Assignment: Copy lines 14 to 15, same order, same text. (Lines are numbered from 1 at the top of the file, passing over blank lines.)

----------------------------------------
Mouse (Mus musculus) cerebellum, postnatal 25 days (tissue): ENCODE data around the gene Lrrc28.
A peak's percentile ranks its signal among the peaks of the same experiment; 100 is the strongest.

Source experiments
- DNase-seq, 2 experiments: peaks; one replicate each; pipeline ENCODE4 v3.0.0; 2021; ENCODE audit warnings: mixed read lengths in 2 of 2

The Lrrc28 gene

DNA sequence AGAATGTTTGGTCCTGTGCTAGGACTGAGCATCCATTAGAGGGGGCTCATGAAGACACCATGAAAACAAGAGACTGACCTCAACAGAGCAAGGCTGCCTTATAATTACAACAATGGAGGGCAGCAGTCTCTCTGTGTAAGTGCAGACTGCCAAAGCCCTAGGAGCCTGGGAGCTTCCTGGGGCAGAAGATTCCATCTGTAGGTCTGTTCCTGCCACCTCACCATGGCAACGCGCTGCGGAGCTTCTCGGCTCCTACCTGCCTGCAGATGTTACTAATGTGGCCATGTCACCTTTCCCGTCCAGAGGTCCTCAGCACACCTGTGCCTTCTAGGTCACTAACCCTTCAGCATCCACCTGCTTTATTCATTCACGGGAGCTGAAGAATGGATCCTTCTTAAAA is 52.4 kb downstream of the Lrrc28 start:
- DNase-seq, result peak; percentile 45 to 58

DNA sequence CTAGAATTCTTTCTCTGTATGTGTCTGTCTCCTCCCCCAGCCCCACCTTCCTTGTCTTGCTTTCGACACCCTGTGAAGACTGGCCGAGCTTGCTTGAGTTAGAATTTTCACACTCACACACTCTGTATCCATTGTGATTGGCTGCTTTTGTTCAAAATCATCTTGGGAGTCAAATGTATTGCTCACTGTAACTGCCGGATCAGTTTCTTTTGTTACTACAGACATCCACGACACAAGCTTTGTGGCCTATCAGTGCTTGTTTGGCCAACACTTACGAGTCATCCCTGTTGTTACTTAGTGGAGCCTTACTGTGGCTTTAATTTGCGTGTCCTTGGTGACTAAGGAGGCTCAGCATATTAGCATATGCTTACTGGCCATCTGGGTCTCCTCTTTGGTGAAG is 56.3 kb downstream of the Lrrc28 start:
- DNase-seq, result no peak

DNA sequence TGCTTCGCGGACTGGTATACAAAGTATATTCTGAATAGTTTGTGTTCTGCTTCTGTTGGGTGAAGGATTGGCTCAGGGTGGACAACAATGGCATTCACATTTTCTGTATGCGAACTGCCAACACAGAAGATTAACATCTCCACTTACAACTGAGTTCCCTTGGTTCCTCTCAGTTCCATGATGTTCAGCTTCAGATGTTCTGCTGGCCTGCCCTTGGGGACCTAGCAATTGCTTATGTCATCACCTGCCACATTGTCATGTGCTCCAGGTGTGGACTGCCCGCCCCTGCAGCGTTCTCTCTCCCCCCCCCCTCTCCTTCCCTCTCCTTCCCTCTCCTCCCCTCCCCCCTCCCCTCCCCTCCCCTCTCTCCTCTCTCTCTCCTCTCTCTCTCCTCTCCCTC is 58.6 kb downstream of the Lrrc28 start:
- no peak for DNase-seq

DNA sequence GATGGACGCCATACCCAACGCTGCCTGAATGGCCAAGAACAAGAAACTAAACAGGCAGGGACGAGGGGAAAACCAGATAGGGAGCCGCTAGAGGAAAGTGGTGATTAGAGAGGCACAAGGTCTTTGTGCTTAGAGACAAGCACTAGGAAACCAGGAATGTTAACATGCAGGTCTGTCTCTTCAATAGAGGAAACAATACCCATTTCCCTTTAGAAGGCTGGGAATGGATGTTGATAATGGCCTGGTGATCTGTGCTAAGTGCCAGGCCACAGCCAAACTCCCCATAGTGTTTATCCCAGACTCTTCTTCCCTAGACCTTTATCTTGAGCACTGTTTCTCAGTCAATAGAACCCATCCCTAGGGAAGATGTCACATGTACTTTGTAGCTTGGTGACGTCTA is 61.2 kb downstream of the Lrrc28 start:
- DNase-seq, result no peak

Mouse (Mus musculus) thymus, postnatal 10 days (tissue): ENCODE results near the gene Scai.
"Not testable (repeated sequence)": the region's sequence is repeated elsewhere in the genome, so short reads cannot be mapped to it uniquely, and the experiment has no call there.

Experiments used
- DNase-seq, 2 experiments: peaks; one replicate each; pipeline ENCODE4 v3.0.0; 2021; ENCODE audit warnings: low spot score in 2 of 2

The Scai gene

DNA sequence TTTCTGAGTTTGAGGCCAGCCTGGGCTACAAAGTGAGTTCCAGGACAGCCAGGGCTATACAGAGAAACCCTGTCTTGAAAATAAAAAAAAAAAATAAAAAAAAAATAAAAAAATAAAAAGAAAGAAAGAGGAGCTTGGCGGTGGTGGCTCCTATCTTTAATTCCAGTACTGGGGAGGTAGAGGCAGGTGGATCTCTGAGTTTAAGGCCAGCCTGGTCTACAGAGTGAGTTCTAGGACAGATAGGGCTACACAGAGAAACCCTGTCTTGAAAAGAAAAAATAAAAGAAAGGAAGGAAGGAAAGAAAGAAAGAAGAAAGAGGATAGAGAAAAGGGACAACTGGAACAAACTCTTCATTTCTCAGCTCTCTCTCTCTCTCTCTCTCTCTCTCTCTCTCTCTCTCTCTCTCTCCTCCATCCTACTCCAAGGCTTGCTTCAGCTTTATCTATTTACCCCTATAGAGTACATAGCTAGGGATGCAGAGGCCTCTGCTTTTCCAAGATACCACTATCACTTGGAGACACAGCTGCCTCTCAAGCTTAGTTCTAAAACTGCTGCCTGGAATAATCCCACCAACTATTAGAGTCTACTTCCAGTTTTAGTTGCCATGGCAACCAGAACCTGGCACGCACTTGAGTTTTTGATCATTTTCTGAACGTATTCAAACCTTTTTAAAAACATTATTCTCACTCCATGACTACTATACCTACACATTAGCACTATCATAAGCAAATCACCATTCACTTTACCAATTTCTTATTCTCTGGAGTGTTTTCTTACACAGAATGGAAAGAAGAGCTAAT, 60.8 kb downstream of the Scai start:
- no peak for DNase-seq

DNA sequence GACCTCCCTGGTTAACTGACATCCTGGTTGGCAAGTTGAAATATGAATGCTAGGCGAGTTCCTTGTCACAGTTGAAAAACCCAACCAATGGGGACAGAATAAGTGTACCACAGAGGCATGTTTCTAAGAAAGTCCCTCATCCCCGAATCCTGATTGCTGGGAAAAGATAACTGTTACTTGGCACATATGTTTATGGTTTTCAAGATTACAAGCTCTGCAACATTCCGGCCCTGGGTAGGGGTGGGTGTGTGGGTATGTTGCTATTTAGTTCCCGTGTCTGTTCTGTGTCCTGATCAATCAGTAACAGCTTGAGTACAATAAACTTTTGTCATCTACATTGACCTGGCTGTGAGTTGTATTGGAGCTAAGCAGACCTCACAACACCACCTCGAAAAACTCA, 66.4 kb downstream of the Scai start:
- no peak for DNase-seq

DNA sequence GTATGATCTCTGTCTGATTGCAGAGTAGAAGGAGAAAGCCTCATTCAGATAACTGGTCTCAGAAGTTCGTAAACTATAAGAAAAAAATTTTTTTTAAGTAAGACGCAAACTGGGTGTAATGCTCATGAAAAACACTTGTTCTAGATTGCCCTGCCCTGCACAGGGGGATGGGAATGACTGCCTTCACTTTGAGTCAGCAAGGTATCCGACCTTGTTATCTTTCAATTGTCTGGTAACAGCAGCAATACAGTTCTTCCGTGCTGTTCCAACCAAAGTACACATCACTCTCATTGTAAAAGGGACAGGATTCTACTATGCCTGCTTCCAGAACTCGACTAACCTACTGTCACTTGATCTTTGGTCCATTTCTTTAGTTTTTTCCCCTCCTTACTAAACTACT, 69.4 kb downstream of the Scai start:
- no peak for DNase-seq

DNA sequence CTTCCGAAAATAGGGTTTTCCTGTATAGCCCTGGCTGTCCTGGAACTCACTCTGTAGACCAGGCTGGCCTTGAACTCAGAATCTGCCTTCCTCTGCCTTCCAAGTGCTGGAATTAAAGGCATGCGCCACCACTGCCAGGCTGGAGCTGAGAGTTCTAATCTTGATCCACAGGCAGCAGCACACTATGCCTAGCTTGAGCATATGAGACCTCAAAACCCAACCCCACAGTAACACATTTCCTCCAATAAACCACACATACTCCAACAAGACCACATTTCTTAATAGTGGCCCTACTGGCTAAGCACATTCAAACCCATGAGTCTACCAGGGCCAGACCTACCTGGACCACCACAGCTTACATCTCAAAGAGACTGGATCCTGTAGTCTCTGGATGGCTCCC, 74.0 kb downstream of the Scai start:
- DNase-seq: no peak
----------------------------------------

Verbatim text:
Mouse (Mus musculus) thymus, postnatal 10 days (tissue): ENCODE results near the gene Scai.
"Not testable (repeated sequence)": the region's sequence is repeated elsewhere in the genome, so short reads cannot be mapped to it uniquely, and the experiment has no call there.